The Norwegian Cyclone Model and Jacob Bjerknes, born 1897 November 2nd

Jacob Bjerknes, born November 2, 1897, Stockholm, Sweden was a Norwegian American meteorologist whose discovery that cyclones (low-pressure centres) originate as waves associated with sloping weather fronts that separate different air masses proved to be a major contribution to modern weather forecasting.  The name Bjerknes comes from a family farm in south- eastern Norway where some of Jack’s ancestors lived. Jack in represented the third generation in a dynasty of scientists.

The war was still on, and no weather data were received from France, England, or the Atlantic. From the improved data network in Norway, however, Jack could again identify convergence lines of the type he had studied in Leipzig, as they moved along the Norwegian coast.  The war was still on, and no weather data were received from France, England, or the Atlantic. From the improved data network in Norway, however, Jack could again identify convergence lines of the type he had studied in Leipzig, as they moved along the Norwegian coast.  It was a fantastic achievement for a twenty year old after a few months of work with weather maps from a limited part of Europe.  It was a fantastic achievement for a twenty year old after a few months of work with weather maps from a limited part of Europe.

  In July 1939 Jack Bjerknes, with his family, went on what was supposed to be an eight-month lecture tour to the UnitedStates. But on September 1 of that year, World War II be- gan, and later came the German invasion of Norway. For Jack Bjerknes and his family, this had the consequence that they stayed in America and became U.S. citizens.

In 1945 a new Department of Meteorology was established at the University of California at Los Angeles, with Jack Bjerknes as chairman. The new department grew fast and soon became one of the world’s leading centers of teaching and research in the atmospheric sciences.

Toward the end of the 1950s, when Jack Bjerknes was around sixty, he turned his mind to a new field of research that engaged him for the rest of his life—the interaction of atmosphere and sea. Jack’s studies of the Pacific Ocean are even more remark- able.  He began with an investigation of the El Niño phe- nomenon.  As a result of his investigations, we now have a coherent picture of these large-scale processes in the equatorial Pacific.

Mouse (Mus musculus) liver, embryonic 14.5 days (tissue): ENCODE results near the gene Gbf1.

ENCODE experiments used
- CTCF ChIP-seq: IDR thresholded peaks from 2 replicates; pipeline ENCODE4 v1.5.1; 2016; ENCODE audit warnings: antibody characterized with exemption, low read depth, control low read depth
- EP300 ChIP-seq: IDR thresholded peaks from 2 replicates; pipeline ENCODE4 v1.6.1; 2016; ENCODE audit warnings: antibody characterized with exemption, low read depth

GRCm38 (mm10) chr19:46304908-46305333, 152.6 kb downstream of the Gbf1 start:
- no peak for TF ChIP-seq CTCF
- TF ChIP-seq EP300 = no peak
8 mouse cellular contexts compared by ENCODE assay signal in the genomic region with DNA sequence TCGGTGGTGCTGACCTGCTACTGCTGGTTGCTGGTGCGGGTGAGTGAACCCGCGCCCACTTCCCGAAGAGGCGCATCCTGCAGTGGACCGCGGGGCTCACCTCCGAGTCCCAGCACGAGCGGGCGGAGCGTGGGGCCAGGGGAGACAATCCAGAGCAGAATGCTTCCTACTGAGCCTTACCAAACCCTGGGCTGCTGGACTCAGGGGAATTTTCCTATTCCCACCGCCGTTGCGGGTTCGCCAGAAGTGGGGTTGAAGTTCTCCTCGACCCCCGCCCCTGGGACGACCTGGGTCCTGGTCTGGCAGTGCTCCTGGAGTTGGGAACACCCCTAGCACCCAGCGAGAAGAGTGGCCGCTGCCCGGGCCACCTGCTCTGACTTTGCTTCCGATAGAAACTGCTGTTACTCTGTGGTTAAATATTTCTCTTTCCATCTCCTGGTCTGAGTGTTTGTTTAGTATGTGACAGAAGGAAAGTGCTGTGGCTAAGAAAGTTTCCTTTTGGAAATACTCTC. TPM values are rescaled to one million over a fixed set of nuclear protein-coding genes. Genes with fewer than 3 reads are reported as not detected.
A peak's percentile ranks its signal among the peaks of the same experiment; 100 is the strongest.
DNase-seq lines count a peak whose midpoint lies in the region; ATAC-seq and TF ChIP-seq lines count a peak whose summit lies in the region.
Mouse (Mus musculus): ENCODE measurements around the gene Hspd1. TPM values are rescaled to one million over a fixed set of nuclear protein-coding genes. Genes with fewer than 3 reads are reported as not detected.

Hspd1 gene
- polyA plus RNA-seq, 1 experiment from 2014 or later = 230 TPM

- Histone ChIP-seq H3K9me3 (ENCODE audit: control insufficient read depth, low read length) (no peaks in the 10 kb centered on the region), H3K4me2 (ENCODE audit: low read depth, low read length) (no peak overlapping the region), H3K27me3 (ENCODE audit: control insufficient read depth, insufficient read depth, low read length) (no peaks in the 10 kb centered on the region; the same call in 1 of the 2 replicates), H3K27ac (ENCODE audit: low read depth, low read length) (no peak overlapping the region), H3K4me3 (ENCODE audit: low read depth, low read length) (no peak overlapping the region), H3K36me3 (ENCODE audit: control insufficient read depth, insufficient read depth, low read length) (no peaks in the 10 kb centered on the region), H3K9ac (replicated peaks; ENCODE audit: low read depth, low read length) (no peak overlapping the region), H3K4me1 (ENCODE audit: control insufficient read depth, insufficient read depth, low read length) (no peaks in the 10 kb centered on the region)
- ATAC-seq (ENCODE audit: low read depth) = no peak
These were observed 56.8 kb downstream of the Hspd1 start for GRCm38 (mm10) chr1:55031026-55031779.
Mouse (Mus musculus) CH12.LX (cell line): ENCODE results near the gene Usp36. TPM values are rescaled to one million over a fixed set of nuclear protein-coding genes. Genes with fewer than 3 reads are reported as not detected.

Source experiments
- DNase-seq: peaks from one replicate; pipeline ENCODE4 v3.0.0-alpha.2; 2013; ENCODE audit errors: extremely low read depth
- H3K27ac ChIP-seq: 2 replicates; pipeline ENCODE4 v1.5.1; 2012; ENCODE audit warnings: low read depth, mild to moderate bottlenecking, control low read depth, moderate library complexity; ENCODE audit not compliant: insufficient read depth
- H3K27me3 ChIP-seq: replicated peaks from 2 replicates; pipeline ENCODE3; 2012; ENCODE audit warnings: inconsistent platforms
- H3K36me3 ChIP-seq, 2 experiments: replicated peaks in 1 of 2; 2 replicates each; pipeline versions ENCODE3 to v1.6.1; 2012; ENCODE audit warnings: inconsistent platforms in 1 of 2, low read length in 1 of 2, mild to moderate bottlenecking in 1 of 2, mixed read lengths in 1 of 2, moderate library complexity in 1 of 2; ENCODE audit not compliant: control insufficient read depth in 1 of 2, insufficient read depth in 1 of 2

More than any other atmospheric scientist, Jack Bjerknes managed to create order and system in a seemingly disor- derly atmosphere. It is most remarkable that after seventy- five years his frontal cyclone model is still used as a princi- pal tool in the world’s weather services. Nobody knows how many lives have been saved through the years as a result of the improved methods of weather forecasting that Jack Bjerknes instituted.

3 thoughts on “The Norwegian Cyclone Model and Jacob Bjerknes, born 1897 November 2nd

  1. It’s unbelievable that we never seem to hear about these people whose research may one day save our lives. Thanks, John.

    Like

Leave a Reply

Fill in your details below or click an icon to log in:

WordPress.com Logo

You are commenting using your WordPress.com account. Log Out /  Change )

Google photo

You are commenting using your Google account. Log Out /  Change )

Twitter picture

You are commenting using your Twitter account. Log Out /  Change )

Facebook photo

You are commenting using your Facebook account. Log Out /  Change )

Connecting to %s

This site uses Akismet to reduce spam. Learn how your comment data is processed.